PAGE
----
Staining "PT" wood
I've got someone - built a fence for them - wants to stain the
"AC2" lumber (too much time on their hands).
Put the fence together 2 - 3 months ago.
"PT" was wet.
When can they stain it?
6 mons. - Spring?
Give it a year of seasons at the least.:)
Thanks "Bud Cline"!
I thought as much (I'm not a Painter/stainer) - wanted some type of
Any ideas why you should wait that long - moisture content/chemicals ...
It's for a friend - I don't want to steer them wrong -
I'd like to point them to this thread - so, they don't think it's "Just Me" :)
The internet has many independent opinions as to when, "wet" PT wood should be stained.
Time frames will differ due to how wet the wood was. Use of a wood moisture meter would be the best way of deciding when to stain the wood.
More reading: QUESTIONS & ANSWERS -- EXTERIOR STAIN
Q: I have a brand-new deck that was constructed with pressure-treated wood. I have heard that I should wait 60-90 days or even a year before staining. Is this true?
A: No. While some manufacturer's products require wood to be exposed for six months to a year so that the wood is dry and the grain is open for optimum penetration, products can be applied immediately. It is our experience that after six months of exposure, the wood has started to crack, split, warp,cup, and turn gray; permanent damage has already occurred. Therefore, we recommend protecting Pressure-Treated Wood (PTW) as soon as possible, preventing this type of damage from occurring and thus extending the life of the deck. It should be noted that more and more PTW being received today is very “green” and completely saturated with water. For saturated wood, the recommendation is to allow it to dry for a week or so before coating, but still coat as soon as possible. The Forest Technology Laboratories have proven that wood exposed and left uncoated for two or more weeks will have coating failures significantly sooner than wood coated before exposure to the elements. http://www.ppgpittsburghpaints.com/f...wers/index.htm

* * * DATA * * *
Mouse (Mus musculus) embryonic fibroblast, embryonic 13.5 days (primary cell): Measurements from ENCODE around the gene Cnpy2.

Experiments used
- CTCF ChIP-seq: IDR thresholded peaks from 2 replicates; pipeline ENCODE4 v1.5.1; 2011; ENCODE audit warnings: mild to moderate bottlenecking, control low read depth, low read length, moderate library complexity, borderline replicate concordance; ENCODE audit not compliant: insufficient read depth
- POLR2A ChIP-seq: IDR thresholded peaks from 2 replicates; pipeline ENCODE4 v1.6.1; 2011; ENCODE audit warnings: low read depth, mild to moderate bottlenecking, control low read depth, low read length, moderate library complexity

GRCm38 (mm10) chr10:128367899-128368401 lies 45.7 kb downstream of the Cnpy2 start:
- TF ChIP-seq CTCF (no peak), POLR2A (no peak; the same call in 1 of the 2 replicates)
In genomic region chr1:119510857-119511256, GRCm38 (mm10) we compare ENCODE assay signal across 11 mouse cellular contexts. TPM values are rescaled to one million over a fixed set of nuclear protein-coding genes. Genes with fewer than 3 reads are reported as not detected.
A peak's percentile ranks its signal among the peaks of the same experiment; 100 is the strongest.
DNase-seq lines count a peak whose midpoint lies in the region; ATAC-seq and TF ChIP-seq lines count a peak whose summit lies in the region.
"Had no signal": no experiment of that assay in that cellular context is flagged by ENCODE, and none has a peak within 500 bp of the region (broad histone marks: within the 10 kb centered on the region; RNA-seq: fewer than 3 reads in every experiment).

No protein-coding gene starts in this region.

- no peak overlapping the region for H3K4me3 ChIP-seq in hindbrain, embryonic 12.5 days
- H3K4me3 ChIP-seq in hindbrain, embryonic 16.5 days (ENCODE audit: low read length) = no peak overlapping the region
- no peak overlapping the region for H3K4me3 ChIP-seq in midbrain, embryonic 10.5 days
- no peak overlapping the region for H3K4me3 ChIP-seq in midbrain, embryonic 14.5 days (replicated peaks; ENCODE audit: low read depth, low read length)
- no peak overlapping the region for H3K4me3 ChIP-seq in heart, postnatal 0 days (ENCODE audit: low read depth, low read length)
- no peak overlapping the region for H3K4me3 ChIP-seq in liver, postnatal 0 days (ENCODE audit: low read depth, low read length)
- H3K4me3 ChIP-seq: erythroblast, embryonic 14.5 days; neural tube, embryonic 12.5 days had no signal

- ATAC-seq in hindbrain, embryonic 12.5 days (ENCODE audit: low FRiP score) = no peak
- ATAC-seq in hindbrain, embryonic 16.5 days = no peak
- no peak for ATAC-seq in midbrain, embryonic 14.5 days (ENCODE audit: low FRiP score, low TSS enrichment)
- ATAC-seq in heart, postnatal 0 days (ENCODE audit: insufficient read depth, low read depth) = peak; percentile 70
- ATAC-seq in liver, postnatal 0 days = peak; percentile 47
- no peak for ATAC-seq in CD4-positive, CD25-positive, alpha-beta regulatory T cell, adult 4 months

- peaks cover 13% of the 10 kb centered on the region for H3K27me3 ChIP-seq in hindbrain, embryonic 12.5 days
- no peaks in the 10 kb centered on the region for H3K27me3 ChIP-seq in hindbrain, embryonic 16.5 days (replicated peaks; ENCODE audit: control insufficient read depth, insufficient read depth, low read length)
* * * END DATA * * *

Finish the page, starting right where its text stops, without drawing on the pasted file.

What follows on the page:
Q: What should I use to coat my pressure-treated deck?
A:The pressure-treating process soaks wood. When newly installed, it will not allow coatings to adhere well. For the most part it is best to allow the surface to dry, and the time needed can vary. An easy test is to splash/sprinkle water on the surface. If the water beads on the surface, more drying time is needed. If the water droplets soak into the wood, then the surface can be coated.
The deck should be cleaned at that time, with one or two days following to permit it to dry. Once it's dry, coat pressure-treated decks with DeckScapes Toner or Stain. http://www.sherwin-williams.com/do_i.../staining_faq/
How long do I need to wait before I stain (or paint) my deck (or fence)?
Pressure treatment with waterborne preservatives does leave some moisture in the wood that may affect the penetration and drying of stains and paints. For optimal performance of paint and stain coatings, allow treated wood to dry prior to application. Typically, treated wood will dry in 2-4 weeks after installation.
Estimating exactly how long treated lumber will take to dry is hard to predict, and will depend on the time elapsed since pressure treatment, sun exposure, local temperature and recent weather conditions. Take these factors into consideration for your specific installation and use your best judgment. Be sure to follow the stain manufacturer’s instructions for best results. http://treatedwood.com/faq/
· Stain new wood as soon as possible. The adhesion of a stain or sealant will be greatly increased if applied within a week of installation. Even a few weeks of weathering will reduce adhesion.
· When staining new pressure-treated wood, water may remain in the wood from the preservation process, in this case the wood should be allowed to dry for about two to four weeks prior to staining. http://www.olympic.com/stain/do_it_y...#waterproofing
It varies per manufacturer of the stain, check the can label.
Just what I was looking for!! :)
Ugg, 2-4 weeks? I have seen PT wood still soaked after 4 weeks.
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